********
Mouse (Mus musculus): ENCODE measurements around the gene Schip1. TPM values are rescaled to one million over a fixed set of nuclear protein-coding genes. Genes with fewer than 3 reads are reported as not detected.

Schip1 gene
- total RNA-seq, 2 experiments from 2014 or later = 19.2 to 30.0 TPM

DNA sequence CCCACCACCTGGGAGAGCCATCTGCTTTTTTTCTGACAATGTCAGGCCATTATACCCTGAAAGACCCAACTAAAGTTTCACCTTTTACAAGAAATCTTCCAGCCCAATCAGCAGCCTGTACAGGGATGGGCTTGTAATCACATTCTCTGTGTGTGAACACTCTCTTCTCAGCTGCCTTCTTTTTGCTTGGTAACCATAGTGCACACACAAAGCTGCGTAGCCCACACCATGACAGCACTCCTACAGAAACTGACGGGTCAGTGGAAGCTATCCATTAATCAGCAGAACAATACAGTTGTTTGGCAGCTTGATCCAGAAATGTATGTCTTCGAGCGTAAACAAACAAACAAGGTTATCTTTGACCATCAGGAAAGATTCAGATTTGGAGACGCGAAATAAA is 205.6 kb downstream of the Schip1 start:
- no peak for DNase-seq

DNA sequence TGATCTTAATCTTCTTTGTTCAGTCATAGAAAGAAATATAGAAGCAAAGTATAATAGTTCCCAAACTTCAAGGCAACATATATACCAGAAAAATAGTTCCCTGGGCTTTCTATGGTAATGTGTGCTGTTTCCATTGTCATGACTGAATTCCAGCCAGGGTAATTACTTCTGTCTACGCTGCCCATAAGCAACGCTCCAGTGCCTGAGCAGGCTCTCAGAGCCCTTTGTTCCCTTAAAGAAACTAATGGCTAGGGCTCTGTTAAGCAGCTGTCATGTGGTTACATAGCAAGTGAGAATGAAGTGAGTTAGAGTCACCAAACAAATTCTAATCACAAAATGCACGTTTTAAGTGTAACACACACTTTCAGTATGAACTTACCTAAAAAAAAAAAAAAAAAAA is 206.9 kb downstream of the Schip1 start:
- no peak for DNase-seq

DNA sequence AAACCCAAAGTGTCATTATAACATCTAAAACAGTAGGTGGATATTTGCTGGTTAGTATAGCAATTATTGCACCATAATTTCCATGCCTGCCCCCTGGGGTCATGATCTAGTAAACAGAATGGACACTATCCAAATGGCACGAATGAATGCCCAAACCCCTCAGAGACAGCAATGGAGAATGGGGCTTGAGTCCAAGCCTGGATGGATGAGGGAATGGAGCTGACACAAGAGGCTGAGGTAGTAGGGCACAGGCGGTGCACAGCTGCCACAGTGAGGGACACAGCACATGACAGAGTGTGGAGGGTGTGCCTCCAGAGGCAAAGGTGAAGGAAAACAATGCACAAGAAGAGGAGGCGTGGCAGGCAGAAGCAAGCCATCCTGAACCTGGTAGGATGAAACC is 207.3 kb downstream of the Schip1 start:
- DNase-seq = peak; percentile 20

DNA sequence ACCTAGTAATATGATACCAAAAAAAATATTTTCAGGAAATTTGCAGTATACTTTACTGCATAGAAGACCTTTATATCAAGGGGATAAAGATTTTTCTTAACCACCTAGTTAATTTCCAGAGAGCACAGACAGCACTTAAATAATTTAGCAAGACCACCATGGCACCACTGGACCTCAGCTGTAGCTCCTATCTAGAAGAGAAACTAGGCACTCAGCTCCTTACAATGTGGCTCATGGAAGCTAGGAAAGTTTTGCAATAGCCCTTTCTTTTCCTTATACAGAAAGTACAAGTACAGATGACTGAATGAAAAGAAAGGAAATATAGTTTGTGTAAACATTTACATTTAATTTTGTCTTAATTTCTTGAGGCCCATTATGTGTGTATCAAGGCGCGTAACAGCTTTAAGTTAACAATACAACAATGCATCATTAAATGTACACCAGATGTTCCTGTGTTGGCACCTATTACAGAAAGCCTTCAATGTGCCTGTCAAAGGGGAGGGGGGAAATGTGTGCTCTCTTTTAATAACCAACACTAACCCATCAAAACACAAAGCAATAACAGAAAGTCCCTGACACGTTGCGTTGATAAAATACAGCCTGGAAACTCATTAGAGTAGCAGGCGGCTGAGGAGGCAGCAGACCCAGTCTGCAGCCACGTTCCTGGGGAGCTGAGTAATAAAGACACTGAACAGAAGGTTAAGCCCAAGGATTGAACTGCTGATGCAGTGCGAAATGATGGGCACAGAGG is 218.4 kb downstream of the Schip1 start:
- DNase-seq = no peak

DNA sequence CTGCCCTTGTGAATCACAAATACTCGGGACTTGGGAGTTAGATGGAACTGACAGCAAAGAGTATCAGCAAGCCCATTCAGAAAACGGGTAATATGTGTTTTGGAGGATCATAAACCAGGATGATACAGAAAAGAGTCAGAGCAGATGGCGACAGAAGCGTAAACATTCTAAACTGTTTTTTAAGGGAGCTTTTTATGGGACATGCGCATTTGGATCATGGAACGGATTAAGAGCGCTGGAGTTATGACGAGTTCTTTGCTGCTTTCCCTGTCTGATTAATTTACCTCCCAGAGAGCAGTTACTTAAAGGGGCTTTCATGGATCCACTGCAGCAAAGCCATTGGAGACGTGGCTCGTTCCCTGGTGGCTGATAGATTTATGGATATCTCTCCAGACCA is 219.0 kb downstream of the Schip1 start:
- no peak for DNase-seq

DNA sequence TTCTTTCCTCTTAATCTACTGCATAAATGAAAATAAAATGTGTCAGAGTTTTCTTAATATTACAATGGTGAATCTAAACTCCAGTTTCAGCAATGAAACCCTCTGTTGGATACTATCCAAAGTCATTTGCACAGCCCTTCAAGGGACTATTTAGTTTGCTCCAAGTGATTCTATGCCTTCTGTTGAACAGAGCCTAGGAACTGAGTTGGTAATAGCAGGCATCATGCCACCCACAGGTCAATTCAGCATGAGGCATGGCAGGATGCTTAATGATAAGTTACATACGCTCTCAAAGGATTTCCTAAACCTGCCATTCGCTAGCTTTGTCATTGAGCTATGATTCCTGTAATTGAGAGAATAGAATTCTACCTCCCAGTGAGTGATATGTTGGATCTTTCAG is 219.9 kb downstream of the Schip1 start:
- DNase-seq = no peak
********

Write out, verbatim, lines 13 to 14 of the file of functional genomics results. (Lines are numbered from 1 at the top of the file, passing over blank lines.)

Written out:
- no peak for DNase-seq

DNA sequence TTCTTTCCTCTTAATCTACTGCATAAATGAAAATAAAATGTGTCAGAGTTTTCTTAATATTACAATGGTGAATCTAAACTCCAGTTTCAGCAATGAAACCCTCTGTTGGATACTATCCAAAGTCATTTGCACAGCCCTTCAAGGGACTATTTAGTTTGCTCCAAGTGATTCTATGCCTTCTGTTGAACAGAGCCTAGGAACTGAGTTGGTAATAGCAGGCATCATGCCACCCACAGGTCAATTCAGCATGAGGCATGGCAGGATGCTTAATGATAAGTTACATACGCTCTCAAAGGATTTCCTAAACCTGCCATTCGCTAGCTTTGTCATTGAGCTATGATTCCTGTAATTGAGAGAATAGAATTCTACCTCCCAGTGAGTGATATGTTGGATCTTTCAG is 219.9 kb downstream of the Schip1 start: